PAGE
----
What I am about to write here is completely factual, guaranteed. Only the unconscious will think that what I write here is an opinion. They will think that what I am writing is insane. And that's ok. I am not writing this for those people.

I am writing this for those that are beginning to understand that their unconscious or subconscious minds really dictate ALL of their behavior, the behavior which is not subject to control by the exterior world. This manifests itself in the now and is transmitted by your conscious self.


Think of it this way. Your subconscious mind is the President and your mouth and actions are your Press Secretary- your conscious, visible self. The one that utters whatever responses and decisions that you are able to muster up in your daily life-that press conference that goes on all day with your wife, kids, boss, friends.

Make no mistake about it. The President is in charge of you and he has always been- ever since you began acquiring belief systems and learned what fear was. But all those fears the President has are invisible. They represent weakness and so they are not disclosed to the exterior world.

The President is at the very core of all of your conscious decision making. It tells the Press Secretary what to say. The President is driven by fear and ego. And as long as the exterior world treats the Press Secretary nicely and doesn't threaten the President's fears and ego, everyone gets along nicely.

It all goes to hell in a hand basket when people begin questioning the Press Secretary. It gets really bad for the President when the Press Secretary gets caught behaving badly or lying. At that point, the President's fear and ego are in jeopardy. The President steps in for damage control. The President steps in and rationalizes, justifies, claims it is a victim, counterattacks, or does any number of insane things to avoid taking responsibility.

Why does it do that? Why do we behave that way? We are trying to escape the pain and consequences of punishment. (unconscious folks will deny all of this)

Very simply, as children we learned that punishment meant abandonment, embarrassment, exclusion, belittlement, hostility, and even beatings. How about kids subjected to ritualized abuse, incest, or rape? There is no escape in some instances. Without a spiritual cure, or a rescuing adult, why is it so hard to fathom why addicts become addicts and alcoholics become alcoholics? Isn't that the quickest means of escaping emotional fear and pain, of escaping punishment? For many, it is.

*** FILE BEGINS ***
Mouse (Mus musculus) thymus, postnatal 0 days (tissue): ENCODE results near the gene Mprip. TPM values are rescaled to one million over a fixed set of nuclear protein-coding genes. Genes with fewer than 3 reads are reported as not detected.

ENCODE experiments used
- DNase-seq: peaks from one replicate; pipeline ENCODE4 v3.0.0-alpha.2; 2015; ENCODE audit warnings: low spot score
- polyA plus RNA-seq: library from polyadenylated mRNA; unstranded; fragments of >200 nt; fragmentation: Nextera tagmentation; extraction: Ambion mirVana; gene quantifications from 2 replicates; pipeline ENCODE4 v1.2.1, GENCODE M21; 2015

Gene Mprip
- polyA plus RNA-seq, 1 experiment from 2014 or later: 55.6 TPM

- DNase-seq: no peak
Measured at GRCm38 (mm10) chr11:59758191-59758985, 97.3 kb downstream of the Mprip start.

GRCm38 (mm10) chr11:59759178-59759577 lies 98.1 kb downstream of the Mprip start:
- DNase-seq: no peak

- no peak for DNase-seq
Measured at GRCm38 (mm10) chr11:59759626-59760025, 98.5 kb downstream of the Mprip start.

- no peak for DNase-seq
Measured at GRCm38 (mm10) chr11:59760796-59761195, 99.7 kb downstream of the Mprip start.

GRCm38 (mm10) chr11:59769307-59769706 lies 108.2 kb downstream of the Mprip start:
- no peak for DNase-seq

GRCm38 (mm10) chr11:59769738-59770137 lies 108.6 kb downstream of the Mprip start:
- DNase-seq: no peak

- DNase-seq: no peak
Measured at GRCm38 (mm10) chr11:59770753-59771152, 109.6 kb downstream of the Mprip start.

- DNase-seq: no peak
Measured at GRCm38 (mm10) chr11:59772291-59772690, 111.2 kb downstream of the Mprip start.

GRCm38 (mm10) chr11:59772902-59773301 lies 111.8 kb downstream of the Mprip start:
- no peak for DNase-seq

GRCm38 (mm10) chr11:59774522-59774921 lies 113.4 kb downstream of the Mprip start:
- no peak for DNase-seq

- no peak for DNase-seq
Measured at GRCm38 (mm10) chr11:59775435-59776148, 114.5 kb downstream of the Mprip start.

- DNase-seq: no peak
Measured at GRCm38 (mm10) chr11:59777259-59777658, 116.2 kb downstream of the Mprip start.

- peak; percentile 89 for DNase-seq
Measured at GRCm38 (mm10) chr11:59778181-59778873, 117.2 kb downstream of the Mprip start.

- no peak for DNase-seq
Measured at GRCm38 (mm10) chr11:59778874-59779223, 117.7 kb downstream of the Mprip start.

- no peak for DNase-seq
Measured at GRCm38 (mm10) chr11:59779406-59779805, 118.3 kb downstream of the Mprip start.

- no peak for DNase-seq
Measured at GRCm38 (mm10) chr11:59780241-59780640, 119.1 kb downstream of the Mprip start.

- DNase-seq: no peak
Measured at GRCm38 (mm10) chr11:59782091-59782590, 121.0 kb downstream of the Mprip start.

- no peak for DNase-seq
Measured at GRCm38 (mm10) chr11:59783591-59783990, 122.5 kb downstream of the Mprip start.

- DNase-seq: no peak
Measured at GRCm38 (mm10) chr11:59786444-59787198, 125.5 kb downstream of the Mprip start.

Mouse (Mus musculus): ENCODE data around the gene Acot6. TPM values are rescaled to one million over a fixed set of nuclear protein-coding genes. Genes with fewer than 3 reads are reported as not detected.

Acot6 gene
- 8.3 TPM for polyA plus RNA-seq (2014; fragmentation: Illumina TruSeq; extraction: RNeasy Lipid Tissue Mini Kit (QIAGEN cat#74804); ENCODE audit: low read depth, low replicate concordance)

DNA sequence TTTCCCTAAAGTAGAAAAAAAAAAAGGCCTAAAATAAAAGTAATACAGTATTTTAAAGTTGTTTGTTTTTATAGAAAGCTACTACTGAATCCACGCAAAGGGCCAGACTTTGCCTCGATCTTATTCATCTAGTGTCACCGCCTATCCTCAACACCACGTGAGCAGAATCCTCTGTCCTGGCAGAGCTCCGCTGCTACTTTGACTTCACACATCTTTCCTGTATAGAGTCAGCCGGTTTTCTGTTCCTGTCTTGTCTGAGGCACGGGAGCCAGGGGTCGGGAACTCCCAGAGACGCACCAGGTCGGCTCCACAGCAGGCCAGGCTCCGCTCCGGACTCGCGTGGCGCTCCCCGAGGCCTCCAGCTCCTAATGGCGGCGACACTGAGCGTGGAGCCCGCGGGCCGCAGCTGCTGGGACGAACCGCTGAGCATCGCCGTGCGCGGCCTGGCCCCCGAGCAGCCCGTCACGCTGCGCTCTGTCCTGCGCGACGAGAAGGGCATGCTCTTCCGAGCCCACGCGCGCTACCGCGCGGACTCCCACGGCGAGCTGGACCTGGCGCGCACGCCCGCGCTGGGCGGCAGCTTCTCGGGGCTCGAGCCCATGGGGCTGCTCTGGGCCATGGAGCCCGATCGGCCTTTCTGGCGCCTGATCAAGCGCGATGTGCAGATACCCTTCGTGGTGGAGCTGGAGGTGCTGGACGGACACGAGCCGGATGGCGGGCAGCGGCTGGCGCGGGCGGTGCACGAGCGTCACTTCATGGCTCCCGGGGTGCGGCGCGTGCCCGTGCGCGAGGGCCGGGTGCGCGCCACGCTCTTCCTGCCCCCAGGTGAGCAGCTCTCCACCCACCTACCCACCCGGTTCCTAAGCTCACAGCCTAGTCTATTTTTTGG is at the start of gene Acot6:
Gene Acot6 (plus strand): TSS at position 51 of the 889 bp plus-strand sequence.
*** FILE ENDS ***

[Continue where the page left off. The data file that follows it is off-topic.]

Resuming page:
Your subconscious self says, "Whoa-we don't like this pain stuff. Make note to self, avoid punishment at all costs." And we march that belief system into the world, sometimes carrying it to the grave. And we also make another mental note. That note goes like this. "If I suffer all this emotional and physical pain at the hands of those who purportedly love me, what am I going to get from those who don't?"

The harsher the punishment, the more we avoid it. Stands to reason, doesn't it? Increasing the severity of punishment on us and placing loftier expectations-the bigger this barrier becomes.

That is why virtually all behavior is fear driven. That is why alcoholics become alcoholics and drug addicts become drug addicts. They are escaping emotional pain with the quickest and easiest solution they can find.

When you accept the existence of your fear driven subconscious mind, you begin to realize just how silly and insane a lot of our behavior is. You can take steps to remedy it. You will begin to notice just how insane the exterior world is. People trying to impose their subconscious fears on their children, their spouses, their loved ones. Conversations at work. A lot of folks like to think that they alone have decided how the world should operate and the only fears that matter are the ones- that they alone possess.